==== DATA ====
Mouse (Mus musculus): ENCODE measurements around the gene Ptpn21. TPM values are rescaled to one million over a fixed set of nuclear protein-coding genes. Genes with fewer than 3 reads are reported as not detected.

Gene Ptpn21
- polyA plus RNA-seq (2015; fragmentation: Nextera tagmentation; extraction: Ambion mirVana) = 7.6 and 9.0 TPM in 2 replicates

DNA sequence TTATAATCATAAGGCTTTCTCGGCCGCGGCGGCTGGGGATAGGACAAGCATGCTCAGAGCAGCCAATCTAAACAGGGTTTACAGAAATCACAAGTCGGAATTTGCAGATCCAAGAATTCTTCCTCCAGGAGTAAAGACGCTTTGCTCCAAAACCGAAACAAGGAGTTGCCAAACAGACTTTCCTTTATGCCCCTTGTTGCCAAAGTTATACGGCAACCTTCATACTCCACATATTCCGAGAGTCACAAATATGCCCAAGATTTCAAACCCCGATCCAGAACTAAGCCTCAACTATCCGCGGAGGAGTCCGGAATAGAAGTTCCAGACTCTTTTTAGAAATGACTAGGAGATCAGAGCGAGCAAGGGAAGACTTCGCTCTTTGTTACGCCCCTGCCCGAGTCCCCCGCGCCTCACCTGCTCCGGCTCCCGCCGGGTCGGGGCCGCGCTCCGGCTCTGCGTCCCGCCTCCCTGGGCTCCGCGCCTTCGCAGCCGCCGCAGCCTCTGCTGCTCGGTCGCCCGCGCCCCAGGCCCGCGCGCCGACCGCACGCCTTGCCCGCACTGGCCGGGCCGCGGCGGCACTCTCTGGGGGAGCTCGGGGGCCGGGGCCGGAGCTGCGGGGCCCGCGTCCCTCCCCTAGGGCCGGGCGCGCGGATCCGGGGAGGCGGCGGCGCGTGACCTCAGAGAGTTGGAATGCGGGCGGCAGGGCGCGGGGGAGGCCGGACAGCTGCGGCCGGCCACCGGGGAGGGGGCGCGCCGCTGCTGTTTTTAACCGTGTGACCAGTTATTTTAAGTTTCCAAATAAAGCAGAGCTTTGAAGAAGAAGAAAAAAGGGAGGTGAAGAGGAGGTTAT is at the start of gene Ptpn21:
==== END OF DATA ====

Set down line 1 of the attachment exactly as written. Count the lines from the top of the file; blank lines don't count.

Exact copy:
Mouse (Mus musculus): ENCODE measurements around the gene Ptpn21. TPM values are rescaled to one million over a fixed set of nuclear protein-coding genes. Genes with fewer than 3 reads are reported as not detected.